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Johnson v. Shulkin

United States Court of Appeals, Federal Circuit

July 14, 2017

PAUL JOHNSON, JR., Claimant-Appellee
v.
DAVID J. SHULKIN, SECRETARY OF VETERANS AFFAIRS, Respondent-Appellant

         Appeal from the United States Court of Appeals for Veterans Claims in No. 14-2778, Judge William Green-berg, Senior Judge Bruce E. Kasold, Senior Judge Lawrence B. Hagel.

          Doris Hines, Finnegan, Henderson, Farabow, Garrett & Dunner, LLP, Washington, DC, argued for claimant-appellee. Also represented by Lauren J. Dreyer; Benjamin Schlesinger, Atlanta, GA; Patrick Aaron Berkshire, Barton F. Stichman, National Veterans Legal Services Program, Washington, DC.

          Emma Bond, Commercial Litigation Branch, Civil Division, United States Department of Justice, Washington, DC, argued for respondent-appellant. Also represented by Benjamin C. Mizer, Robert E. Kirschman, Jr., Scott D. Austin; Jonathan Krisch, Brian D. Griffin, Office of General Counsel, United States Department of Veterans Affairs, Washington, DC.

          Before Dyk, Bryson, and Chen, Circuit Judges.

          CHEN, CIRCUIT JUDGE.

         The Secretary of Veterans Affairs (Secretary) appeals a decision of the Court of Appeals for Veterans Claims (Veterans Court) holding that Diagnostic Code 7806 under 38 C.F.R. § 4.118 (DC 7806), a diagnostic code for rating disabilities for a skin condition, unambiguously defines a topical corticosteroid treatment as "systemic therapy" rather than "topical therapy." The Board of Veterans' Appeals (Board) had found that Paul Johnson, Jr.'s (Johnson) skin condition affected only a limited area of his body, and his topical corticosteroid treatment of that area did not qualify as a "systemic therapy" under DC 7806. Because we agree with the Secretary that the Veterans Court gave an overly broad reading of the term "systemic therapy" in DC 7806 that encompasses any and all forms of topical corticosteroid treatment, we reverse and remand.

         Background

         Johnson served honorably in the U.S. Army from April 6, 1970, until December 3, 1971. In early 2008, the Regional Office (RO) of the Department of Veterans Affairs (VA) granted Johnson a 30% rating for posttraumatic stress disorder (PTSD), and a 10% rating for tinea corporis, a skin condition which Johnson described as jungle rot under DC 7806, with both ratings effective on September 5, 2007. Johnson sought review before the Board, which increased his PTSD rating to 70% and remanded to the RO for further factual development on his skin condition. After several rounds of review before the Board and RO, the Board denied Johnson's request for an increased rating for tinea corporis in April 2014.[1]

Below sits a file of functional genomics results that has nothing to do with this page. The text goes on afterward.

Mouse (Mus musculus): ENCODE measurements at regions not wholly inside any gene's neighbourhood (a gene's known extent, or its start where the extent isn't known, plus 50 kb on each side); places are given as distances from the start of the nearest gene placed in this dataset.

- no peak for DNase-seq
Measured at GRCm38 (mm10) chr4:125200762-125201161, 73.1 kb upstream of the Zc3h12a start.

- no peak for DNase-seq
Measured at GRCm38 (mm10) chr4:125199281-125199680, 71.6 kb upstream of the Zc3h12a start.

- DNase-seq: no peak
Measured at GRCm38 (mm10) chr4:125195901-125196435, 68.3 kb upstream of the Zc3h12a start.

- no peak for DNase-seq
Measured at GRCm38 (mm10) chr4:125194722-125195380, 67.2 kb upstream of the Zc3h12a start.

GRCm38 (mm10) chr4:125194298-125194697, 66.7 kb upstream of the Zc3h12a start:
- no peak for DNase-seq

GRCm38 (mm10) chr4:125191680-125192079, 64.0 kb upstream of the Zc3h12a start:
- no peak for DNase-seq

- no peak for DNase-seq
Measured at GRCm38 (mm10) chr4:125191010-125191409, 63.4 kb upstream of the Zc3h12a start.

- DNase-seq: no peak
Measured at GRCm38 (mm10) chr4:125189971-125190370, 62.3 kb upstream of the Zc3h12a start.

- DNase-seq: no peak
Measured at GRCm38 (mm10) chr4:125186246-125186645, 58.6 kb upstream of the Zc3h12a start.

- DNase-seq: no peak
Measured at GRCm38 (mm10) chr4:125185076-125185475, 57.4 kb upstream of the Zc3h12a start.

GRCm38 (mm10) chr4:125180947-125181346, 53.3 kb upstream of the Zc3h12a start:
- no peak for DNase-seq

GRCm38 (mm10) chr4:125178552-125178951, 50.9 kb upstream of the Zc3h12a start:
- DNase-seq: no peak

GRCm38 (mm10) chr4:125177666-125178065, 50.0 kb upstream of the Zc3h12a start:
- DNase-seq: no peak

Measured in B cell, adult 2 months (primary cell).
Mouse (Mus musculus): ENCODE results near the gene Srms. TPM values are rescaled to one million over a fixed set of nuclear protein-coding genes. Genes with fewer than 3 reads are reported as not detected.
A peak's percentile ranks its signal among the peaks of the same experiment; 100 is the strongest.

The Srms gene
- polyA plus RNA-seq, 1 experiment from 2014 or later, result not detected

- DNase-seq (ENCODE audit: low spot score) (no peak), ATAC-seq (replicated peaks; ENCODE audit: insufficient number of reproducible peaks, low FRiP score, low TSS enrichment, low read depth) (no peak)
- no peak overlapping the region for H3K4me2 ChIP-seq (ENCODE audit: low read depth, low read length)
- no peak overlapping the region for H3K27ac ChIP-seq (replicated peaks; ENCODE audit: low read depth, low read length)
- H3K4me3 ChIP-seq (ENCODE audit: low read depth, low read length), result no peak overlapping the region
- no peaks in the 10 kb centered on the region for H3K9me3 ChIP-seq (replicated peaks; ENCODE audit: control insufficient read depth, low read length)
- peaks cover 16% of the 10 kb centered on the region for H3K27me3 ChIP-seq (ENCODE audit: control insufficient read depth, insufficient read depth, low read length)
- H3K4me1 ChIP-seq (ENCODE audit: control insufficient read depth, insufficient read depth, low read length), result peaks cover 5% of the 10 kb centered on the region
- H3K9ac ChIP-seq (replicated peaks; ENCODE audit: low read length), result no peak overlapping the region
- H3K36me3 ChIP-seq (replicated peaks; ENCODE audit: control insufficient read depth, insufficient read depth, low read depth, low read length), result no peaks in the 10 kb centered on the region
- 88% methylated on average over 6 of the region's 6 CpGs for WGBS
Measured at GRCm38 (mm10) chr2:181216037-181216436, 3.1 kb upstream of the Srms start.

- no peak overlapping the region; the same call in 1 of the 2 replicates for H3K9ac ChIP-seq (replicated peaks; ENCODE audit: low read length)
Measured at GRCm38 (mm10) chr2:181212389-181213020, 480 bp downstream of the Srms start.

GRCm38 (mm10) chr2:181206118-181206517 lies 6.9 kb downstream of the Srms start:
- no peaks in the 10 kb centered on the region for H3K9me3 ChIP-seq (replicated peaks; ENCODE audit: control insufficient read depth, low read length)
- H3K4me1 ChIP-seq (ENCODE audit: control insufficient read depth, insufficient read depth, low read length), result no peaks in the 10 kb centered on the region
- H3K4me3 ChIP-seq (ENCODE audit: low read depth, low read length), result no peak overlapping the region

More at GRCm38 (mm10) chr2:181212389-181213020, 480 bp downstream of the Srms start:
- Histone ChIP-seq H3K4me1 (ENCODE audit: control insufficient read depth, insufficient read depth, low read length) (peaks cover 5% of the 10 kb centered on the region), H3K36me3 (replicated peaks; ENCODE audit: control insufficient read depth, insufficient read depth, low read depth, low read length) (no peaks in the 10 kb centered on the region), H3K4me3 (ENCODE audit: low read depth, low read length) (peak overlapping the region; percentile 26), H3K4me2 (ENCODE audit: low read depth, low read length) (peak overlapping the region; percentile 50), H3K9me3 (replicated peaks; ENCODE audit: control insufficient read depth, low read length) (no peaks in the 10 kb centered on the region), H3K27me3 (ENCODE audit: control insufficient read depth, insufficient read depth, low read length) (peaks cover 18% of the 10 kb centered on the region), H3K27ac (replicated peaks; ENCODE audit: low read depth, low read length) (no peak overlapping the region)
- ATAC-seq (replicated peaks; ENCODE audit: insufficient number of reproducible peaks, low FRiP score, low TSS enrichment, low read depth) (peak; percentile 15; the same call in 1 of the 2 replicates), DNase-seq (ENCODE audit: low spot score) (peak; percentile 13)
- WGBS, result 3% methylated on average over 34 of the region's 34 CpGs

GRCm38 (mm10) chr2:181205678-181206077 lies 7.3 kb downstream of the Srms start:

The Board noted that Johnson received several VA examinations for his skin condition in February 2008, October 2010, November 2010, and November 2013. J.A. 98-101. Although Johnson reported "scratching a lot and getting mild abrasions, " the examinations detected "no systemic manifestations due to a skin disorder, " and his skin condition "covered less than 5 percent of [his] total body area and is not on any exposed area." J.A. 101. He reported that he "treated his skin condition with constant or near-constant topical corticosteroids and other topical medications, " such as triamcinolone, miconazole, and ketoconazole creams. Id. The VA examiner concluded, however, that his skin condition "did not cause scarring or disfigurement of the head, face or neck, " it "did not impact [his] ability to work, " and "there were no other pertinent physical findings, complications, signs and/or symptoms." Id.

         The Board also recognized that Johnson could receive a rating of 30 percent for his skin condition, if he could show sufficient systemic therapy under DC 7806. J.A. 102. DC 7806 provides for four different disability ratings (60, 30, 10, and 0 percent) based on the percentage of the body or exposed area of the veteran that is affected by the skin condition or the frequency of required "systemic" or "topical" therapy. These ratings are as follows:

More than 40 percent of the entire body or more than 40 percent of exposed areas affected, or; constant or near-constant systemic therapy such as corticosteroids or other immunosuppressive drugs required during the past 12-month period . . . 60 [percent]
20 to 40 percent of the entire body or 20 to 40 percent of exposed areas affected, or; systemic therapy such as corticosteroids or other immunosuppressive drugs required for a total duration of six weeks or more, but not constantly, during the past 12-month period . . . 30 [percent]
At least 5 percent, but less than 20 percent, of the entire body, or at least 5 percent, but less than 20 percent, of exposed areas affected, or; intermittent systemic therapy such as corticosteroids or other immunosuppressive drugs required for a total duration of less than six weeks during the past 12-month period . . . 10 [percent]
Less than 5 percent of the entire body or less than 5 percent of exposed areas affected, and; no more than topical therapy required during the past ...

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